SF ratio is easy to observe in gold. There is only a limited amount of gold in circulation at any given time. Likewise, it is easy to measure gold production just by looking at mining company reports. With a little bit of legwork you can come up with some fairly accurate numbers. Then you can do something with those numbers.
As a general rule, there is a correlation between SF ratio and an asset's market price. A higher SF value means a higher market price, and vice versa. Bayern LB analysts look at Bitcoin's SF ratio and see very positive things. They believe Bitcoin will only get better once the mining reward is halved next year. But will halving be enough to send BTC to the $90,000 mark?
Comparing gold to Bitcoin
Gold has been valuable throughout the history of humankind due to its limited availability. It is called a 'precious metal' for a reason. Finding gold is not easy, nor is mining it. And of course, everybody wants it. This creates an immediate demand that is not likely to fade any time soon.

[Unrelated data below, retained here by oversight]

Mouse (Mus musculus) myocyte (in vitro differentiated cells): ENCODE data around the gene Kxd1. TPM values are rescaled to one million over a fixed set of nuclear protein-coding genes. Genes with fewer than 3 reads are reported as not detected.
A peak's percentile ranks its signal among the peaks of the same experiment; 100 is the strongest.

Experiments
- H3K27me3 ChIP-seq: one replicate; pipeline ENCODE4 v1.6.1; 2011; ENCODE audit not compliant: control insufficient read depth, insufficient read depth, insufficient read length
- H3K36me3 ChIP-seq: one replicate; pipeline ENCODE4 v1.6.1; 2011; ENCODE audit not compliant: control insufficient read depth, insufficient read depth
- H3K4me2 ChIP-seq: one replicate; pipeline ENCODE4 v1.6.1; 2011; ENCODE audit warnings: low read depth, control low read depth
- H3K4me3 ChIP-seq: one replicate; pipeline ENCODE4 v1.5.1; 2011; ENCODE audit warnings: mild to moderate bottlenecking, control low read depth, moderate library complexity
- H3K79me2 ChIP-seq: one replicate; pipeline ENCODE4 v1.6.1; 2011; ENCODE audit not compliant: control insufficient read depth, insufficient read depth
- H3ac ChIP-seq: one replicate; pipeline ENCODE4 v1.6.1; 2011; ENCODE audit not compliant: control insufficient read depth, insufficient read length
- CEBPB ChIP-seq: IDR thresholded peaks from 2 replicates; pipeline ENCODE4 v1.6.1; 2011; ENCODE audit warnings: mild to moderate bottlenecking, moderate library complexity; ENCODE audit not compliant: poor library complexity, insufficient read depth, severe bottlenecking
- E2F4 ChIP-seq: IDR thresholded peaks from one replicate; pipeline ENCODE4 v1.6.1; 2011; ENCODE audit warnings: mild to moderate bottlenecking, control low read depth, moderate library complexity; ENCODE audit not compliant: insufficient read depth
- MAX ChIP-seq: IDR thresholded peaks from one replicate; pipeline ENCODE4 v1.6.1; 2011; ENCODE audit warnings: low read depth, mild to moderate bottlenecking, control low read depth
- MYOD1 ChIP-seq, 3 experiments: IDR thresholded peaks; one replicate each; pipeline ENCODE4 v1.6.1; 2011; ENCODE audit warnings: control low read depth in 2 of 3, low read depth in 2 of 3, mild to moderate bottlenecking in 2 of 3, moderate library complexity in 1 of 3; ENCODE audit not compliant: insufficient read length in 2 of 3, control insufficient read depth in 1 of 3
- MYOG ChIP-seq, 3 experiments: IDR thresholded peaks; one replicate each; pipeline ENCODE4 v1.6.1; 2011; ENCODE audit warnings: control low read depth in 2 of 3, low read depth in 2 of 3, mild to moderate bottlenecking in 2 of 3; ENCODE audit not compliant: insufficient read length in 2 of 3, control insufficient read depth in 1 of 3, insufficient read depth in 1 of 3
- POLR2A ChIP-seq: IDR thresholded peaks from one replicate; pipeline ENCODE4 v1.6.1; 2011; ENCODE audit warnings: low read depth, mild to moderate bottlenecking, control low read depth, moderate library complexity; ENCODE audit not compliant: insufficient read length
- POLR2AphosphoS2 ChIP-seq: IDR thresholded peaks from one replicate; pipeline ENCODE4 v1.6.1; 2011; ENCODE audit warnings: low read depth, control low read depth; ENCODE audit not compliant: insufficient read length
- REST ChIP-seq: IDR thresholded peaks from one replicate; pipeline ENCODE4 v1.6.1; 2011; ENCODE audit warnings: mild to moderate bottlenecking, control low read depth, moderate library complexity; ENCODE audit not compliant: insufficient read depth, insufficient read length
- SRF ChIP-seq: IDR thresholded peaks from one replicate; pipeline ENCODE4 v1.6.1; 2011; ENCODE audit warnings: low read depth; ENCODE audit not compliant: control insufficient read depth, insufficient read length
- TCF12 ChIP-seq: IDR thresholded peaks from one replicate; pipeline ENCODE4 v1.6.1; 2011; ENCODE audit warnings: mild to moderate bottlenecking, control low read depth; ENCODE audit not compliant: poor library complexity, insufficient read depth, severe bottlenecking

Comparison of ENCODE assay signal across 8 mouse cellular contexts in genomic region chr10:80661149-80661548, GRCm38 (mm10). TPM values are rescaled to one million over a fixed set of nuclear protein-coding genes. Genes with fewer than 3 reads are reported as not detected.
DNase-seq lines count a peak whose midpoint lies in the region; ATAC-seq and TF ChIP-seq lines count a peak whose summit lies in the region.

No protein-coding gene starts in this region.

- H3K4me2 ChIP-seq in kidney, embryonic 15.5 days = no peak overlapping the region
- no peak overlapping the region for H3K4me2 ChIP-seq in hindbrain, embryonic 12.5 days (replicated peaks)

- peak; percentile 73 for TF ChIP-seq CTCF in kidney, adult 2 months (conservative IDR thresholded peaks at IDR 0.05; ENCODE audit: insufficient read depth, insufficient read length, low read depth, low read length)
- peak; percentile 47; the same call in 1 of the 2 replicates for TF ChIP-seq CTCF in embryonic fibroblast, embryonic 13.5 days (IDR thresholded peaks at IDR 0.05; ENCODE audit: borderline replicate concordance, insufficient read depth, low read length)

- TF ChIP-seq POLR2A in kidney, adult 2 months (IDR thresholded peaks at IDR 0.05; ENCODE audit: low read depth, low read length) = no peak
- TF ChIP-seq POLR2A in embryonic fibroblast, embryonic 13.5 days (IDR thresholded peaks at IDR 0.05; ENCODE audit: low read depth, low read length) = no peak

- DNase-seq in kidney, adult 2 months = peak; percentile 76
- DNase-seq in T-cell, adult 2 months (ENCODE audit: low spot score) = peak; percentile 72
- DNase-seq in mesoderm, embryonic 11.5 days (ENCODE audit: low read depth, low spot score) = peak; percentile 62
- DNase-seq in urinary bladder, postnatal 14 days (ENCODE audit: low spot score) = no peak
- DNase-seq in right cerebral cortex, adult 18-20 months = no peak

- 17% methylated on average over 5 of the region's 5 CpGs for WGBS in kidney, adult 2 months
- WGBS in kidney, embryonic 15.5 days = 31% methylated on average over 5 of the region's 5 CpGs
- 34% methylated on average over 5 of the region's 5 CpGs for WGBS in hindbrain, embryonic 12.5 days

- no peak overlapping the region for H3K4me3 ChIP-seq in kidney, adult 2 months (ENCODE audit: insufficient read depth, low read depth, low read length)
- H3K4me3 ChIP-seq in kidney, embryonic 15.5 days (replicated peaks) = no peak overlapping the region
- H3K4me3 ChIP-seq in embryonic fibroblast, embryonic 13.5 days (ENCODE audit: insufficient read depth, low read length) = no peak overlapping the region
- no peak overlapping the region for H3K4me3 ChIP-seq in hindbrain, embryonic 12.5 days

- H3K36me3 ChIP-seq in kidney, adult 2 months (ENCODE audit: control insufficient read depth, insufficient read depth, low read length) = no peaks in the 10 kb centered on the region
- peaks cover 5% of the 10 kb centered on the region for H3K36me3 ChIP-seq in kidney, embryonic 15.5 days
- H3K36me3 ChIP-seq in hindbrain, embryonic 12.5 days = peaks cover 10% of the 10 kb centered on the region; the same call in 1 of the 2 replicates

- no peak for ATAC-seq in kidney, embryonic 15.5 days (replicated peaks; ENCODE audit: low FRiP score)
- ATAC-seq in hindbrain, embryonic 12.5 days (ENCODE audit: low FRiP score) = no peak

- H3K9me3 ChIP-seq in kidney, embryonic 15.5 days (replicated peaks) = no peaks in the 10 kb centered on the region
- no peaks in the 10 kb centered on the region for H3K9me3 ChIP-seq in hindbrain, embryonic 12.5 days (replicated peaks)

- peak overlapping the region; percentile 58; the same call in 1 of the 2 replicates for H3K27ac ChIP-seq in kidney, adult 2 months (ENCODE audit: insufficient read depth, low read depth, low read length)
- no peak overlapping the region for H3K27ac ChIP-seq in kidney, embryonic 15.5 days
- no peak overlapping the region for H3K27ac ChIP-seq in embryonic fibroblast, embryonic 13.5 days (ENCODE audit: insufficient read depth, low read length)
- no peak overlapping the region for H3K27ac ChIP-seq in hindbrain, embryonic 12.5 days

Gold's SF ratio has likewise been extraordinarily strong ever since analysts began measuring it. Gold stock is already substantial the world over while flow is limited. Indeed, annual production has long been kept in check by mining difficulty. As a result, gold is not just a hard asset in the sense of being tangible, it is considered hard money that will always have intrinsic value.
We can look at Bitcoin using the same principles. As it stands now, Bitcoin's supply in the marketplace is substantial. Its production is also limited. That is by design. Written into Bitcoin's code are two fundamental principles that prevent the market from being saturated with new coins. These are:
1. Mining procedures